Browse Submitted Names

This is a list of submitted names in which an editor of the name is vomiting.
Submitted names are contributed by users of this website. The accuracy of these name definitions cannot be guaranteed.
Acsád m Hungarian (Archaic)
Means "kin; relation" in Hungarian.
Alluaq m Greenlandic
Means "hole in the ice for fishing" in Greenlandic.
Annarosa f Italian, Sardinian, Romansh
Combination of Anna and Rosa 1.
Annelot f Dutch
Combination of Anne 1 and lot (compare Liselot).
Ariadnė f Lithuanian
Lithuanian form of Ariadne.
Astacia f Greek Mythology
A character in Greek Mythology, occasionally used as a given name.
Augūnas m Lithuanian
The first element of this name is derived from either the Lithuanian verb augti meaning "to grow, to increase" or the Lithuanian adjective augus meaning "tall, high" as well as "strapping"... [more]
Augūnė f Lithuanian
Feminine form of Augūnas.
Banafsha f Persian
Means "violet" in Persian.
Banjo m English (Rare)
Transferred use of the surname Banjo. Occasionally used in homage to various persons using the byname, such as Australian poet Andrew Barton "Banjo" Paterson or American race car driver Edwin “Banjo” Matthews.
Béline f French (Rare), Literature, Theatre, History
Gallicized form of Belina. It was used by Molière in his play 'The Imaginary Invalid' (1673) ('Le Malade imaginaire' in French), where it belongs to the wife of Argan.
Bernardka f Slovene
Originally a diminutive of Bernarda, used as a given name in its own right. This name is also treated as the Slovene form of Bernadette.
Bithleem f Greek (Rare, Archaic)
Alternate (possibly archaic) transcription of Greek Βηθλεέμ (see Vithleem).
Blackbird f & m English (Rare)
From the name of the animal, introduced into popular culture by the 1968 song of the same name performed by The Beatles.... [more]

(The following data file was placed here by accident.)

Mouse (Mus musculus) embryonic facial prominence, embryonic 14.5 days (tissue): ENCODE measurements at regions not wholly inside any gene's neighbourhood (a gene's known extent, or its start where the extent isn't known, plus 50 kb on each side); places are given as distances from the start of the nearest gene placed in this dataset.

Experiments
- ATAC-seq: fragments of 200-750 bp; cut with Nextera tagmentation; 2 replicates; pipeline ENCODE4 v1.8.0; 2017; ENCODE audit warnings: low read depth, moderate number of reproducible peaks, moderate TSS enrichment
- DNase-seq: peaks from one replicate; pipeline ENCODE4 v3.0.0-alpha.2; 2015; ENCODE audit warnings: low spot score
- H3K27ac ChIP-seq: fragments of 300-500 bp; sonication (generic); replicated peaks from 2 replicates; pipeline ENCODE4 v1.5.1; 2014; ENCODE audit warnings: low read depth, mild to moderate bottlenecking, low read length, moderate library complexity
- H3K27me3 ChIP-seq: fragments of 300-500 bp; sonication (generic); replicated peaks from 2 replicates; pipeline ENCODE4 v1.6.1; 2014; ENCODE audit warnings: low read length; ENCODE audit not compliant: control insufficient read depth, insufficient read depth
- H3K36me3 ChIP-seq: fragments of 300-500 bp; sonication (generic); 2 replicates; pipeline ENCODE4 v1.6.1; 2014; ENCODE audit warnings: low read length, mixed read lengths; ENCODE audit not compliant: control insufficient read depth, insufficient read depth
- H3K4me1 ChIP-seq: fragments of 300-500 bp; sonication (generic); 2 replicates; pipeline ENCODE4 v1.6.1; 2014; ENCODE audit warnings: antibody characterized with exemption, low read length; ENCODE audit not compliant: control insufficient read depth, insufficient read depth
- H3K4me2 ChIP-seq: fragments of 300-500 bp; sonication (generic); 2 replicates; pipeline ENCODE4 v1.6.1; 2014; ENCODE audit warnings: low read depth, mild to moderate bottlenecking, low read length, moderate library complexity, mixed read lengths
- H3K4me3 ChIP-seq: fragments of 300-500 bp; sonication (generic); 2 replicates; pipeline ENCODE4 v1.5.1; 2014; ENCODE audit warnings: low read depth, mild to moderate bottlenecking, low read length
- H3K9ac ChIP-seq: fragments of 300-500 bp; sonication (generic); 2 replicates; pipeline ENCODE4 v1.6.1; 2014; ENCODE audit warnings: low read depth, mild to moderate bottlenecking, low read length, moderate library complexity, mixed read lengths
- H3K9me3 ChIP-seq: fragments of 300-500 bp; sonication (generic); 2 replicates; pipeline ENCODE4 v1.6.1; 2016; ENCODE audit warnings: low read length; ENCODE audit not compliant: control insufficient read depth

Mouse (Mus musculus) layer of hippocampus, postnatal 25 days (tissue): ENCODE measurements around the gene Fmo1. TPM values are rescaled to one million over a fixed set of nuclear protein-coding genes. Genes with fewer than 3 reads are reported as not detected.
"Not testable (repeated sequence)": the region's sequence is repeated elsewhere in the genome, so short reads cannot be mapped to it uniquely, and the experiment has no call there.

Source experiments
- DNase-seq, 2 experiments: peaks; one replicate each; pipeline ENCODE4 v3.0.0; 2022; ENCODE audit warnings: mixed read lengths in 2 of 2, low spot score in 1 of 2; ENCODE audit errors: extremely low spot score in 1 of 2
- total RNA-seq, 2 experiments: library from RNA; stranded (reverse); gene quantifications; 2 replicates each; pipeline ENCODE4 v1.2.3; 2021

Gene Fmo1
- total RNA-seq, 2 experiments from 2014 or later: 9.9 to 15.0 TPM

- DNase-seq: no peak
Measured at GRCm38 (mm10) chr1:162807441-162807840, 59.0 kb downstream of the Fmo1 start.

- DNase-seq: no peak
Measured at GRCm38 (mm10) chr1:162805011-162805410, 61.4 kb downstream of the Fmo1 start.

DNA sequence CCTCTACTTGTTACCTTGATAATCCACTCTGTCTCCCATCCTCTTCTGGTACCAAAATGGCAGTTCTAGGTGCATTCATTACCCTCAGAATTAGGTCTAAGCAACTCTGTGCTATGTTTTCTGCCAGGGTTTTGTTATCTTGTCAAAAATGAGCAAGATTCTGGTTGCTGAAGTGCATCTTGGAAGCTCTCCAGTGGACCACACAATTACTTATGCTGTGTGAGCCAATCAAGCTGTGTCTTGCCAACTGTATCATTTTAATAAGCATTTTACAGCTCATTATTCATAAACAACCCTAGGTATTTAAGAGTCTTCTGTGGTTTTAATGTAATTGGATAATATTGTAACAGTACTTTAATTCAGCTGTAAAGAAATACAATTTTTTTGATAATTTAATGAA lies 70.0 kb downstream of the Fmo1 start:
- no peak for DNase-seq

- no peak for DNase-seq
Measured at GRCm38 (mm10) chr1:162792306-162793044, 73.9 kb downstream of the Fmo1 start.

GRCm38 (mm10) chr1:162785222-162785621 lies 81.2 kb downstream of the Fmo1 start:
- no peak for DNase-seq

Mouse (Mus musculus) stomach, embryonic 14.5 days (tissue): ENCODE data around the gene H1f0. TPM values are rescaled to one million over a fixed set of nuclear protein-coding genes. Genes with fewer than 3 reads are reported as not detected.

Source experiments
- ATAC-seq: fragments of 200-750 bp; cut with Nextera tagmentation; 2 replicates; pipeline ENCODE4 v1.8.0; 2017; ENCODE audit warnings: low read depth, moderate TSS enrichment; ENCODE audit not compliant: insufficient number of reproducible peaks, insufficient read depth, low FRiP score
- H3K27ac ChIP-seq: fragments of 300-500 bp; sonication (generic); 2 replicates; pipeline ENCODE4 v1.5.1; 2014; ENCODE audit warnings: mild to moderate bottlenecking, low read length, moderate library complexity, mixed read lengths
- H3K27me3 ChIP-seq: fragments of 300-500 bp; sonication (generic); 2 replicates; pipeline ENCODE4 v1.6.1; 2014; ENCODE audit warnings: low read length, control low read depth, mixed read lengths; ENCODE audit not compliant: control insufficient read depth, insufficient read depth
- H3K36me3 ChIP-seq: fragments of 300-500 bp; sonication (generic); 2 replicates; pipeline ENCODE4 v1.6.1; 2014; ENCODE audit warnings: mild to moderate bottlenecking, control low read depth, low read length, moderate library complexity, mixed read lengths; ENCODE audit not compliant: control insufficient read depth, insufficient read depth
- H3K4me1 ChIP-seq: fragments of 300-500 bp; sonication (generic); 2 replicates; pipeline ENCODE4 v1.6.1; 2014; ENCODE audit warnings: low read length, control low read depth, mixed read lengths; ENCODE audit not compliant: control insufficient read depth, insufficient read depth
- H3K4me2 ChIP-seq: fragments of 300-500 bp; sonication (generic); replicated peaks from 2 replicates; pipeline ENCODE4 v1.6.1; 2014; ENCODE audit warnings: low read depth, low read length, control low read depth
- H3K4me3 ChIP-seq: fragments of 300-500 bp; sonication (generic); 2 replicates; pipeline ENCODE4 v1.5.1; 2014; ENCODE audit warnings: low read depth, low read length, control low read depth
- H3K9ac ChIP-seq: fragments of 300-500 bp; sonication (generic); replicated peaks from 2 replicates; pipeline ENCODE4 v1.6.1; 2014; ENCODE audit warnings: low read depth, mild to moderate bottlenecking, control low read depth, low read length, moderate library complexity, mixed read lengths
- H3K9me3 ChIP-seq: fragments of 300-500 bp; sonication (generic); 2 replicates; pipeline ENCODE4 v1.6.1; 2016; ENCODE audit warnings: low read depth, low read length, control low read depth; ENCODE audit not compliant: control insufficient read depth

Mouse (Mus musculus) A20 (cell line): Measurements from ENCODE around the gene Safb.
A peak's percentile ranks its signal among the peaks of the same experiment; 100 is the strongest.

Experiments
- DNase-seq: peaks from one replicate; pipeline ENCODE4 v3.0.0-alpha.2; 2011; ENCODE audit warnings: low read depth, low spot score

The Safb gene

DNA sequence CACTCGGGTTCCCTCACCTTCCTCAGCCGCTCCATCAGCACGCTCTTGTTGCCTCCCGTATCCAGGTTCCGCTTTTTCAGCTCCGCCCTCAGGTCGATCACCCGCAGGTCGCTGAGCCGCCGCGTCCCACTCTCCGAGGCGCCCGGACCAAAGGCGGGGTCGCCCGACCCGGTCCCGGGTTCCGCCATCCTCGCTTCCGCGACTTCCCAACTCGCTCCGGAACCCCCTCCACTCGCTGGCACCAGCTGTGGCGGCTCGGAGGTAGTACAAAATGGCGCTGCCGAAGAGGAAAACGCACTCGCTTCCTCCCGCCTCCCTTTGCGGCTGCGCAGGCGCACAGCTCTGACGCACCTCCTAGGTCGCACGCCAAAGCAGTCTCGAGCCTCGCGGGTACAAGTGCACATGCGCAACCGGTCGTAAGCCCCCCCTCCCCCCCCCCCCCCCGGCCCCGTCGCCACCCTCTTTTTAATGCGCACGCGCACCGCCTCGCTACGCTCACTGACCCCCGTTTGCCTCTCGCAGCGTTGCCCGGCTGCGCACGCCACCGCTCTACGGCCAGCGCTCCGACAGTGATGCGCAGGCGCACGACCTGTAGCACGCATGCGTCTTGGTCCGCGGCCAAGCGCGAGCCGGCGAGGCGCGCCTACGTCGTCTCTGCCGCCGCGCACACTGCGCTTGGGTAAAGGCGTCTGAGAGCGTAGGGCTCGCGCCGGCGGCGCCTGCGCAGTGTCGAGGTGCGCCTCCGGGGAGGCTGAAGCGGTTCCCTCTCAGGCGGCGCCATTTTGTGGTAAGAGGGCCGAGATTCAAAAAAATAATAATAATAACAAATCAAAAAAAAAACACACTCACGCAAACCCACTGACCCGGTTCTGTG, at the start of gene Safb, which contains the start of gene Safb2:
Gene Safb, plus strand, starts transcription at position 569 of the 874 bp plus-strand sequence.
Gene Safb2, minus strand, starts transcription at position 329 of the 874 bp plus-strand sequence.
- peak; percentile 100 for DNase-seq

Blær m & f Icelandic (Modern, Rare)
Directly taken from the Old Norse name element blǣr "wind gust, gentle breeze".
Blanchefleur f Medieval French, Literature
Meaning "white flower" from the French elements blanche and fleur. Blanchefleur was the name of the heroine in the medieval romance of Floris and Blanchefleur. This was also the given name of the mother of Tristan in Tristan and Iseult.
Calasanz m German (Austrian, Rare, Archaic)
Derived from the surname Calasanz. Joseph Calasanz (known in Spanish as José de Calasanz; September 11, 1557 – August 25, 1648) was a Spanish Catholic priest, educator and the founder of the Pious Schools, providing free education to the sons of the poor, and the Religious Order that ran them, commonly known as the Piarists... [more]
Chrodechilde f History (Ecclesiastical)
French form of the Germanic name Hrothildis (see Rothild). This was the original name of Saint Clotilde (for whom the names Rohilde or Rotilde would be more accurate).
Coppélia f Theatre, French (Rare)
The name of a life-sized mechanical doll created by the mysterious Doctor Coppélius in Léo Delibes' comic ballet Coppélia (1870), based on two macabre stories by E. T. A. Hoffmann. The inventor's name is possibly a Latinized form of Yiddish Koppel... [more]
Dainora f Lithuanian
Means "desire for a song" (and thus refers to someone who either wishes to sing or desires to hear a song), derived from the Lithuanian noun daina meaning "song" (see Daina) combined with the Lithuanian noun noras meaning "wish, desire", which is ultimately derived from the Lithuanian verb norėti meaning "to wish, to want, to desire".
Dainoras m Lithuanian
Masculine form of Dainora.
Dalemir m Polish
Polish form of Dalimir.
Danger m & f English
From the English word "danger" meaning "liability to exposure to harm or risk; an instance or cause of liable harm; or ability to harm; someone's dominion or power to harm". From the Middle English daunger 'power, dominion, peril', ultimately derived from the Latin dominus 'lord, master'.... [more]
Dautara f Lithuanian
The name is composed of the Lithuanian elements 'daug-' meaning "many" and '-tarti' meaning "to say." Hence the name would roughly translate as meaning "talkative; loquacious" or as "someone who has a lot to say."
Dautaras m Lithuanian
Masculine form of Dautara.
Demenity m Literature